Your device’s processor performs millions of calculations every second and is responsible for running your computer. Working with the CPU is the Arithmetic Processing Unit (ALU), which is responsible for mathematical tasks and is controlled by CPU microcode.
Now this CPU microcode is not static and can be improved, and one such improvement is the Intel AVX-512 instruction set. However, Intel intends to kill the AVX-512 by permanently removing its functionality from its processors. But why? Why is Intel killing the AVX-512?
How does ALU work?
Before getting to know the AVX-512 instruction set, it is important to understand how the ALU works.
As the name suggests, the arithmetic processor is used to perform mathematical tasks. These tasks include operations such as addition, multiplication, and floating point calculations. To perform these tasks, the ALU uses a dedicated digital circuit that is controlled by the CPU clock.
Therefore, the CPU clock rate determines the speed at which instructions are processed in the ALU. So, if your CPU is running at 5 GHz, the ALU can process 5 billion instructions in one second. For this reason, CPU performance improves as clock speed increases.
However, as the processor clock speed increases, the amount of heat generated by the processor also increases. For this reason, power users use liquid nitrogen when overclocking their systems. Unfortunately, this increase in temperature at high frequencies does not allow processor manufacturers to increase the clock speed above a certain threshold.
So how does a new generation processor provide better performance than older versions? Well, CPU manufacturers use the concept of parallelism to improve performance. This parallelism can be achieved through the use of a multi-core architecture, which uses several different processing cores to increase the processing power of the CPU.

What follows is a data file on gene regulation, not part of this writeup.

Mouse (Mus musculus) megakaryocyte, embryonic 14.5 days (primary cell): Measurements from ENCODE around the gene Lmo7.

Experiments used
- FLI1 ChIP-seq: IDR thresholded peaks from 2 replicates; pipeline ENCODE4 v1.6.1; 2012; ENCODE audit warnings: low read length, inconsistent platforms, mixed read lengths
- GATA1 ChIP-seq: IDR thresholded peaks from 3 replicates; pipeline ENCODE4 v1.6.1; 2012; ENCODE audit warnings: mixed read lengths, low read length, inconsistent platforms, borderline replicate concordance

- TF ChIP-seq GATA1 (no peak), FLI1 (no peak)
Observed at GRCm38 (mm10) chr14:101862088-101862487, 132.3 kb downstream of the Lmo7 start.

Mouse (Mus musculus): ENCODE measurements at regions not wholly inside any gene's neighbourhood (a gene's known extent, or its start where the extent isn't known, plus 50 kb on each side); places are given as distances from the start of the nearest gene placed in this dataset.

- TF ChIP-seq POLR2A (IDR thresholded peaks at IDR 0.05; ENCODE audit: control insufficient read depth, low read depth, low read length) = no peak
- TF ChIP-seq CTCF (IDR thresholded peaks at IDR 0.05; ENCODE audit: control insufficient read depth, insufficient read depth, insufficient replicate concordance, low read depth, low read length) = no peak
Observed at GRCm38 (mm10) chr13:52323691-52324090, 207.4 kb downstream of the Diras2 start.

Another way to improve performance is to use the SIMD instruction set. Simply put, a Single Instruction Multiple Data instruction allows an ALU to execute the same instruction at different data points. This type of parallelism improves CPU performance, and AVX-512 is a SIMD instruction used to improve CPU performance when performing certain tasks.
How does data get into the ALU?
Now that we have a basic understanding of how the ALU works, we need to understand how data gets into the ALU.
To reach the ALU, the data must pass through different storage systems. This data path is based on the memory hierarchy of the computing system. A brief overview of this hierarchy is given below:
- Secondary memory: The secondary memory on the computing device consists of read only memory. This device can store data permanently, but not as fast as a central processing unit. Because of this, the CPU cannot access data directly from the secondary storage system.
- Main memory: The primary storage system consists of random access memory (RAM). This storage system is faster than the secondary storage system, but cannot store data permanently. So when you open a file on your system, it moves from your hard drive to RAM. However, even the RAM is not enough for the processor.
- Cache: Cache memory is built into the CPU and is the fastest memory system on a computer. This memory system is divided into three parts, namely L1, L2 and L3 cache. Any data that needs to be processed by the ALU is moved from the hard disk to RAM and then to the cache. However, the ALU cannot access data directly from the cache.